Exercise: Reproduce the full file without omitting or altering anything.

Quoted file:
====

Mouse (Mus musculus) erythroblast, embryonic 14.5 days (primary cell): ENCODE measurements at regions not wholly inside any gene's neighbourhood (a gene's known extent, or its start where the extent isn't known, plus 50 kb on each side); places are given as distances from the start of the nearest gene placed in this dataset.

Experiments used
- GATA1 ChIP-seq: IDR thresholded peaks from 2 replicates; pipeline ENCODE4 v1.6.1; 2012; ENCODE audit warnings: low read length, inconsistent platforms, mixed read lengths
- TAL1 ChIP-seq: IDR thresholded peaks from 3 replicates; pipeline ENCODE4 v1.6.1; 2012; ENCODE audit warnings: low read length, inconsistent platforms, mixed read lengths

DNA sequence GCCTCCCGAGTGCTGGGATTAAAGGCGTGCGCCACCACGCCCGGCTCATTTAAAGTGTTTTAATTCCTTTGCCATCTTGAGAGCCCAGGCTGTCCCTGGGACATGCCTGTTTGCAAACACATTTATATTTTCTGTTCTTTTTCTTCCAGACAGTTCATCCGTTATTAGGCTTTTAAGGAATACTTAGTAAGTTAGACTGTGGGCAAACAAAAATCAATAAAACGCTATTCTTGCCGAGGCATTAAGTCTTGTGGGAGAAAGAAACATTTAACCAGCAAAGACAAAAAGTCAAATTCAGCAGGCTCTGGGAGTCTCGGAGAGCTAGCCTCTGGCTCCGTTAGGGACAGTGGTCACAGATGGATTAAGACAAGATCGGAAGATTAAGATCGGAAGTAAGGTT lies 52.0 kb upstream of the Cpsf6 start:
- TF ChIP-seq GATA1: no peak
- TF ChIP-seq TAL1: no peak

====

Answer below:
Mouse (Mus musculus) erythroblast, embryonic 14.5 days (primary cell): ENCODE measurements at regions not wholly inside any gene's neighbourhood (a gene's known extent, or its start where the extent isn't known, plus 50 kb on each side); places are given as distances from the start of the nearest gene placed in this dataset.

Experiments used
- GATA1 ChIP-seq: IDR thresholded peaks from 2 replicates; pipeline ENCODE4 v1.6.1; 2012; ENCODE audit warnings: low read length, inconsistent platforms, mixed read lengths
- TAL1 ChIP-seq: IDR thresholded peaks from 3 replicates; pipeline ENCODE4 v1.6.1; 2012; ENCODE audit warnings: low read length, inconsistent platforms, mixed read lengths

DNA sequence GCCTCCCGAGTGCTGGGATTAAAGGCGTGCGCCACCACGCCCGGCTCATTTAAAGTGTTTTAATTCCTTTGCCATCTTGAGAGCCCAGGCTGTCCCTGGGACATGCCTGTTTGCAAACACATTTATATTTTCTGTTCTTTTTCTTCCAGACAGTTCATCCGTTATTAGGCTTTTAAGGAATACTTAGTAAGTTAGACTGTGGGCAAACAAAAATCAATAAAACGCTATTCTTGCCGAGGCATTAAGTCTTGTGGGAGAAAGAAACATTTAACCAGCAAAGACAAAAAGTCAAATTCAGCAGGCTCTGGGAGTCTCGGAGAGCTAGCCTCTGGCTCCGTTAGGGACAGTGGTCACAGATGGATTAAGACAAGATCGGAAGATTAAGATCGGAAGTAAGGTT lies 52.0 kb upstream of the Cpsf6 start:
- TF ChIP-seq GATA1: no peak
- TF ChIP-seq TAL1: no peak